The Fraternal Order of Knights of Pythias

by Juanita Lovret
Reprinted courtesy of the Tustin News

Visitors to Tustin Area Museum are often curious about the building and our landlord, the Fraternal Order of Knights of Pythias.

The building is an excellent example of Neo-classical architecture according to the City of Tustin Historical Survey prepared by thirtieth street architects, inc. They rate it a candidate for the
National Register “on the basis of its architecture, quality construction, high degree of original integrity and its significance to the broad patterns of Tustin history.” One of the first things noticed at the entrance to the Museum is a section of glass brick embedded in the floor. This was once a popular way to allow light to filter into to the basement.

The lodge was chartered in Tustin in 1882. They purchased property at the corner of D and Main Streets from C. E. Utt in 1925 and had the two story gold and brown brick building constructed. The lodge hall occupies the second floor with the lower floor designed for offices and businesses.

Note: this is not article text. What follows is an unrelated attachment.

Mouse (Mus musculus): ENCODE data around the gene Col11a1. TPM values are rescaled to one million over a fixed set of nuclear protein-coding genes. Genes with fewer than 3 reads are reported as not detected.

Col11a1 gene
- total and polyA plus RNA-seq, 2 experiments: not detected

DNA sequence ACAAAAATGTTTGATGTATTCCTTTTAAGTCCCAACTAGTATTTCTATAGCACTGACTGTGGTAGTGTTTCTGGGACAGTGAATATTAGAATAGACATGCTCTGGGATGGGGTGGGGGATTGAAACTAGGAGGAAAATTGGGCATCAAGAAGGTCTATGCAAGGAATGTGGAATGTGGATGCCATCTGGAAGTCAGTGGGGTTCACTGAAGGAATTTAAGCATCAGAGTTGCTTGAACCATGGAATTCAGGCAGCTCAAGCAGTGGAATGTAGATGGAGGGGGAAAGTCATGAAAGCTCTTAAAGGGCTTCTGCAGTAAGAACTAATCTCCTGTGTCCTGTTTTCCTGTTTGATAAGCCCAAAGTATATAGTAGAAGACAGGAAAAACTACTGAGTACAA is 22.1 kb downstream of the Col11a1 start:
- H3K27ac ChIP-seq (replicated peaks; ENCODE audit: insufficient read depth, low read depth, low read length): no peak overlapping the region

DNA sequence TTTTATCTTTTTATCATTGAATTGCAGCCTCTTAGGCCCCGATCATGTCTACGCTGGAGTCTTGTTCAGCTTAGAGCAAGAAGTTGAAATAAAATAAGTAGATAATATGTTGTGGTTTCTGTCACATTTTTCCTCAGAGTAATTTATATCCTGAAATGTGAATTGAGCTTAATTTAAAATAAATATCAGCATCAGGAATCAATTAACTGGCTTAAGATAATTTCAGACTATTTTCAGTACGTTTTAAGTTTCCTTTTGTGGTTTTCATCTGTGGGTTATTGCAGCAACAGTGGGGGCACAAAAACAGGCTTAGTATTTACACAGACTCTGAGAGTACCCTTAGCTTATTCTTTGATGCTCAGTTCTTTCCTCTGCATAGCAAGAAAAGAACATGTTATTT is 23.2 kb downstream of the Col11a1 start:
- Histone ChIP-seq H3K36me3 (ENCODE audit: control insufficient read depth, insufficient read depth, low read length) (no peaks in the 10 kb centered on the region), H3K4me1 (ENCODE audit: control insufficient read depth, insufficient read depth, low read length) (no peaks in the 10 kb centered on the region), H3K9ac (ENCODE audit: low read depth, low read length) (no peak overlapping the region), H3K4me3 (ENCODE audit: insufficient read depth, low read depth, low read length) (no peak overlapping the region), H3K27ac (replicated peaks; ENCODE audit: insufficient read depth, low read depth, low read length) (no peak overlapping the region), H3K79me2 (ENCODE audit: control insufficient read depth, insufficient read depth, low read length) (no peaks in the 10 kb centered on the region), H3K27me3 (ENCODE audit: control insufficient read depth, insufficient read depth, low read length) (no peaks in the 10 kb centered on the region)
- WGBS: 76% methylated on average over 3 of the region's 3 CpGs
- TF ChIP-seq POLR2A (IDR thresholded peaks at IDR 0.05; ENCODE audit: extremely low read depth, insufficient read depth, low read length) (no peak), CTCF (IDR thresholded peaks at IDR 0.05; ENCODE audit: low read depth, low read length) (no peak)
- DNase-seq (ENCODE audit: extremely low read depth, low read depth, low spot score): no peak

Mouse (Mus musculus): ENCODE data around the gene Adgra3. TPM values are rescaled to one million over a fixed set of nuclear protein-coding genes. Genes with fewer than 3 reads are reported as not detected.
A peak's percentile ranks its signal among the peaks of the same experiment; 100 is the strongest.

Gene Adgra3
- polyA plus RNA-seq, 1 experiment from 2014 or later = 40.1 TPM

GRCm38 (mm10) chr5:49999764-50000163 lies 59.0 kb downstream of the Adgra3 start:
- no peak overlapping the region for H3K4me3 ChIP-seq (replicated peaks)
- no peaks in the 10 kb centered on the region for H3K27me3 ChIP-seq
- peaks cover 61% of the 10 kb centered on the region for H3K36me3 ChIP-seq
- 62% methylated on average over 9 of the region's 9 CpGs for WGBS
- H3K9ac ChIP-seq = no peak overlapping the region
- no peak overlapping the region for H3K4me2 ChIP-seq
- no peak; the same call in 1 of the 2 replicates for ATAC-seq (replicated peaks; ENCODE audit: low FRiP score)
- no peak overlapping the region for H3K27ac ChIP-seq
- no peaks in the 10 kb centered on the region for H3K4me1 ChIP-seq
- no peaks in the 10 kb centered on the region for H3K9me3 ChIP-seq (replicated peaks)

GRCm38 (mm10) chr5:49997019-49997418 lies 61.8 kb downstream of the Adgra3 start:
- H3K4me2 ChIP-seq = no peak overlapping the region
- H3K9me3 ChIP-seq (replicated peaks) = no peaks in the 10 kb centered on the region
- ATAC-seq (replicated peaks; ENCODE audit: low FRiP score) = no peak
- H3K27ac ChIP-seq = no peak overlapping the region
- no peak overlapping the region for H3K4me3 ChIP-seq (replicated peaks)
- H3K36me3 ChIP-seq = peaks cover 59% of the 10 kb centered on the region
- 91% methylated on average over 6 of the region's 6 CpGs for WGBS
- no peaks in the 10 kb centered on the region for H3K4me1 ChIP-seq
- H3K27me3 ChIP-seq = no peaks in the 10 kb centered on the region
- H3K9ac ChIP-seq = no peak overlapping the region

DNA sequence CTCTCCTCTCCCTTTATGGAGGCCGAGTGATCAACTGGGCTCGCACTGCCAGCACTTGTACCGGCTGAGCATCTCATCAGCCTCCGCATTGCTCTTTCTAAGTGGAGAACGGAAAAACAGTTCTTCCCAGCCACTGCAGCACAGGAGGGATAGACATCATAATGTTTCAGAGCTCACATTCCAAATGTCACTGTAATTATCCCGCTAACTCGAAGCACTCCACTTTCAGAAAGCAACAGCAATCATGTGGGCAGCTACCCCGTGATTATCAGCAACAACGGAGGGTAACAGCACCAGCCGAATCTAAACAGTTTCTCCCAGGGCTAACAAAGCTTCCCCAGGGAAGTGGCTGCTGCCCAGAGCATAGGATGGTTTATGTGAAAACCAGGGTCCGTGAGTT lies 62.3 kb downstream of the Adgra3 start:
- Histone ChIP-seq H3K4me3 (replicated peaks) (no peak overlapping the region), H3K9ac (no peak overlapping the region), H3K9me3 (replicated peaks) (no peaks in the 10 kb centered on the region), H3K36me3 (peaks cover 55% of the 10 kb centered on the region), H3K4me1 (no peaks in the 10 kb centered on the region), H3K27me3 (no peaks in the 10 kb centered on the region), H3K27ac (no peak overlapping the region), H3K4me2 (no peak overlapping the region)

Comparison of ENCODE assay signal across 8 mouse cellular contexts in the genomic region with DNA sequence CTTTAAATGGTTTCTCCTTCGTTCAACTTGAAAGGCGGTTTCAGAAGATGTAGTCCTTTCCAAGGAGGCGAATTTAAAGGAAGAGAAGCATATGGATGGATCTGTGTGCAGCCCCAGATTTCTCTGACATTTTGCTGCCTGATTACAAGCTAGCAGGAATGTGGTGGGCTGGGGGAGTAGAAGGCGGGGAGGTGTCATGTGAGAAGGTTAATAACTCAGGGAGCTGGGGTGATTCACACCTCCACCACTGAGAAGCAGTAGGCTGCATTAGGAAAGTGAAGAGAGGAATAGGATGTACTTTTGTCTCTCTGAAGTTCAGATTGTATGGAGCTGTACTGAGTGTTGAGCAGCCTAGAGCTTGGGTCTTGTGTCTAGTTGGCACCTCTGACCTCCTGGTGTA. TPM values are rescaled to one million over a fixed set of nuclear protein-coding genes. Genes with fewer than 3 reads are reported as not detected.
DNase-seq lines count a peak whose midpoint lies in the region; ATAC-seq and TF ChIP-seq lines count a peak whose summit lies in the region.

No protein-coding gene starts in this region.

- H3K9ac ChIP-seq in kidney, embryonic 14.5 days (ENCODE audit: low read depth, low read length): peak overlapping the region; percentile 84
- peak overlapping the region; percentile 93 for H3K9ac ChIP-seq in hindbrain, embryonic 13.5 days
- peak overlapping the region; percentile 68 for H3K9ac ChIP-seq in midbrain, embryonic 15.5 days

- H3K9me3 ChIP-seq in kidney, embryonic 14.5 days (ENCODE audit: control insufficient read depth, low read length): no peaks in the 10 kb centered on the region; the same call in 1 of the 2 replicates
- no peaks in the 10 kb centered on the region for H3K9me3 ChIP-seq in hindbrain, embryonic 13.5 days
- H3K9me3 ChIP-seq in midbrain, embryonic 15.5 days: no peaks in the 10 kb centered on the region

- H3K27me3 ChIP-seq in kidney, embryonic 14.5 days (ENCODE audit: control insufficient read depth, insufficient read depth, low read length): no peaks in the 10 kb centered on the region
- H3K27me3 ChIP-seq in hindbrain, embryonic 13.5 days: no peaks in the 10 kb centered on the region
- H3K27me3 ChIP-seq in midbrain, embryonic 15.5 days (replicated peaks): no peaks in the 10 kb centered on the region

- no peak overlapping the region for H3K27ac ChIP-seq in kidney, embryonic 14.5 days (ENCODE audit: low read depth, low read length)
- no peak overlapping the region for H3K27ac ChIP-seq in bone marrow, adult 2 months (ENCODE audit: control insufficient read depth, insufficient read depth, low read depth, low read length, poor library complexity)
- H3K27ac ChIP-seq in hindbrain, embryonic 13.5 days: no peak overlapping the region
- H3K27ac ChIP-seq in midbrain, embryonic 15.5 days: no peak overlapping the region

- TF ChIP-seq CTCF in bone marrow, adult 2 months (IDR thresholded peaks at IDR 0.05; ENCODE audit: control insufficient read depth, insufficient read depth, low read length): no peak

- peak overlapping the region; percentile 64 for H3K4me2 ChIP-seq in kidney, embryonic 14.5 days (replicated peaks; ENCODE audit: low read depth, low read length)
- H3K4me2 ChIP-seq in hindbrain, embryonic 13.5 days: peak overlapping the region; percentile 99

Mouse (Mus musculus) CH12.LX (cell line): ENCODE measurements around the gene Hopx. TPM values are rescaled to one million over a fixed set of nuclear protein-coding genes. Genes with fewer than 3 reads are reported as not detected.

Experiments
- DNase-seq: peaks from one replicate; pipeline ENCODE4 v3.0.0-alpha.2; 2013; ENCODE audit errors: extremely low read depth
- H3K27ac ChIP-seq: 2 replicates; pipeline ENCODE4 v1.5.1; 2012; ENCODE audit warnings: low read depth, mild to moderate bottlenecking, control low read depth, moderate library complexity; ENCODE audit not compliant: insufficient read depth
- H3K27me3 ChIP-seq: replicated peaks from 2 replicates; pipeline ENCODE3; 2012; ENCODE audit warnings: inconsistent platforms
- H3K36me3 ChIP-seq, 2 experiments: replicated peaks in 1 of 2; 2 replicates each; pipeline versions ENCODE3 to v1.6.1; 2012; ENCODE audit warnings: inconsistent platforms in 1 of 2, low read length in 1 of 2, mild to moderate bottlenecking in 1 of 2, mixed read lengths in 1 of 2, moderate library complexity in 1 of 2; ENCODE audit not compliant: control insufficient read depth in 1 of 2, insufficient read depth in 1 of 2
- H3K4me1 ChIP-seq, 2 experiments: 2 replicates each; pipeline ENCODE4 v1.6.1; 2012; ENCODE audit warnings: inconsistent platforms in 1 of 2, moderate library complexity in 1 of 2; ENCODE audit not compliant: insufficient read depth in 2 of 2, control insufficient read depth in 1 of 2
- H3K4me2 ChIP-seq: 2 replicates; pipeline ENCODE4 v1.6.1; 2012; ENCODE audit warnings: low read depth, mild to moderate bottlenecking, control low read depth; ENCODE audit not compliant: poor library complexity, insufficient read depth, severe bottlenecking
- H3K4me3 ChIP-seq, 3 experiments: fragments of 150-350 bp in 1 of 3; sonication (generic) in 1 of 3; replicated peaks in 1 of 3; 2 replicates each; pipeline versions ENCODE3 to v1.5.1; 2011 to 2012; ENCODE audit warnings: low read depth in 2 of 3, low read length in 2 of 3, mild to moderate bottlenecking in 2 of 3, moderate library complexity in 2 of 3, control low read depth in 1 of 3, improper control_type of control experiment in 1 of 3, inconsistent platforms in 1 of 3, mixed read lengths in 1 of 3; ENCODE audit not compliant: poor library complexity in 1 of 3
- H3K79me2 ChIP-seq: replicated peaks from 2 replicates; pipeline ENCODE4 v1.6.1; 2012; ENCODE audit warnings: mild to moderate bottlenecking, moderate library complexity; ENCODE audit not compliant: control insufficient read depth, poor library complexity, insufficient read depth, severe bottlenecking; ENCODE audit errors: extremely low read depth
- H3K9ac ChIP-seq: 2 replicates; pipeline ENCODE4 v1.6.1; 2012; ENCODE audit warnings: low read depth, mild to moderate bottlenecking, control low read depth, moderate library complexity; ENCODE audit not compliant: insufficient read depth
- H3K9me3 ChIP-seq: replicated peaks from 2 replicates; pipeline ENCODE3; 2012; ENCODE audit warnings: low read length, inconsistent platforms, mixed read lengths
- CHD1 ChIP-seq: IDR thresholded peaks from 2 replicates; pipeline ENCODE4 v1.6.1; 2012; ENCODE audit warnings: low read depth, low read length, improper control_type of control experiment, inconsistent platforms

The building has housed many tenants including Tustin’s first city hall from 1927 to 1949, and Tustin Post Office, 1930 to 1949. A variety of businesses including Tustin Variety Store and Tustin Drug Store have operated on the ground floor. Present occupants include the Museum and Tustin Chamber of Commerce.

The Order of Knights of Pythias was founded in Washington D.C. on February 18, 1864, by Justus H. Rathbone. The Tustin lodge is one of more than 2000 in the United States and Canada. The primary object of the organization is to promote friendship among men and to relieve suffering.

Members of the Tustin lodge and its auxiliary, Pythian Sisters, at one time were counted among the social leaders of Tustin. A wit once said, “To be somebody of importance in Tustin, you have to belong to Knights of Pythias, American Legion and Tustin Presbyterian Church.”

In addition to charitable work, the group sponsored dances and socials for members and guests. Pythian Sisters were considered excellent cooks. Their cookbook was a best seller. Membership has dwindled as members age and Pythian Sisters disbanded, but the lodge still observes the principles of Friendship, Charity and Benevolence.

Look up the next time you pass the building and note the colorful Pythian emblem that identifies it as Lodge No. 85.

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